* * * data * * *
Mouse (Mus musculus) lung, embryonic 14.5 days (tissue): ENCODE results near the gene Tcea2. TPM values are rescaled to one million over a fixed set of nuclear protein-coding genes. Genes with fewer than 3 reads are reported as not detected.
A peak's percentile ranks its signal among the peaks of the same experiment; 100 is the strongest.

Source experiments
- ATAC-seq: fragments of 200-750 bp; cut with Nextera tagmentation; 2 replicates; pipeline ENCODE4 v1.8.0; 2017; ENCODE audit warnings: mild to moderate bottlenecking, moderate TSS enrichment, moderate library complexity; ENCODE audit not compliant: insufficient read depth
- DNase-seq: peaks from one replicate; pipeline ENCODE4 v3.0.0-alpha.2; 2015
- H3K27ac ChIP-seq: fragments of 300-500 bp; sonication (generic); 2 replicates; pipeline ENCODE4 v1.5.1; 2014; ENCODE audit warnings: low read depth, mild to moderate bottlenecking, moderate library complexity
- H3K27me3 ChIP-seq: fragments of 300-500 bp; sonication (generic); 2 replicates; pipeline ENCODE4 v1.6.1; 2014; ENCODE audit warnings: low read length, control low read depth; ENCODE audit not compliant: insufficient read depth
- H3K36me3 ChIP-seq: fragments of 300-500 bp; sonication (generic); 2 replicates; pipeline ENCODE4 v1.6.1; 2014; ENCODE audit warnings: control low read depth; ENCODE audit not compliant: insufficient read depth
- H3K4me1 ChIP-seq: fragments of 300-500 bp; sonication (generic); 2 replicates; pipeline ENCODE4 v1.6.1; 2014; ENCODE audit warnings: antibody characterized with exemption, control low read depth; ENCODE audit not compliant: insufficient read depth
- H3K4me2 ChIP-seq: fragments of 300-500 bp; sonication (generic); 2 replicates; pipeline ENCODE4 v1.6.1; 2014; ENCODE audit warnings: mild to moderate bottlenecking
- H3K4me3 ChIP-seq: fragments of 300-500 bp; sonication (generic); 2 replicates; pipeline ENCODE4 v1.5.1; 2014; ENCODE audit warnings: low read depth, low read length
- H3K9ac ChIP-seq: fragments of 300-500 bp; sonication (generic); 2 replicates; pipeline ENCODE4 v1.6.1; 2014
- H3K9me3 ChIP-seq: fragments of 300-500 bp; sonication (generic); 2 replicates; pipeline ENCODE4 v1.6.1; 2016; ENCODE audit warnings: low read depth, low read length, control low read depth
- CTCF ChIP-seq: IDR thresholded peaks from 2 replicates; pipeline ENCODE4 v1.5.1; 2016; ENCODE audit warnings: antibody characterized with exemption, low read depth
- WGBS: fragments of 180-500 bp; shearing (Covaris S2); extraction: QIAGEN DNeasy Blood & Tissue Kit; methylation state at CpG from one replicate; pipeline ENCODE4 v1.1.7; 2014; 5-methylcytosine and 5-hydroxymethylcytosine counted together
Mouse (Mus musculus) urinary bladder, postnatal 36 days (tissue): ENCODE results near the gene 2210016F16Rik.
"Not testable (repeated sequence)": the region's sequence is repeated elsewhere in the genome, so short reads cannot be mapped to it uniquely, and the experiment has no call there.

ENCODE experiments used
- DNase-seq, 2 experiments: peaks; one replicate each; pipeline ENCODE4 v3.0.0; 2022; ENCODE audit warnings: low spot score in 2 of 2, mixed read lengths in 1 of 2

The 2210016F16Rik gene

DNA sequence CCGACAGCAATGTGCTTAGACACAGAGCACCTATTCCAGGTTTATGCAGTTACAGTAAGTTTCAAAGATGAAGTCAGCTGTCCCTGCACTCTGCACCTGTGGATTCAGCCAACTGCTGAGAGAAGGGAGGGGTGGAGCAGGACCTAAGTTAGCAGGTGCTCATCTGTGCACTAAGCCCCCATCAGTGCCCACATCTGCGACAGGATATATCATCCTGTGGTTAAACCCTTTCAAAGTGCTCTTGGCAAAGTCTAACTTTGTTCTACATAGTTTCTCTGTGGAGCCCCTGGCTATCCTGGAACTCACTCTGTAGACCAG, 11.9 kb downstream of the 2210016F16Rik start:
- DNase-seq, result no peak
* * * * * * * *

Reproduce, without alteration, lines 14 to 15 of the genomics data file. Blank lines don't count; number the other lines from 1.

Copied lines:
- CTCF ChIP-seq: IDR thresholded peaks from 2 replicates; pipeline ENCODE4 v1.5.1; 2016; ENCODE audit warnings: antibody characterized with exemption, low read depth
- WGBS: fragments of 180-500 bp; shearing (Covaris S2); extraction: QIAGEN DNeasy Blood & Tissue Kit; methylation state at CpG from one replicate; pipeline ENCODE4 v1.1.7; 2014; 5-methylcytosine and 5-hydroxymethylcytosine counted together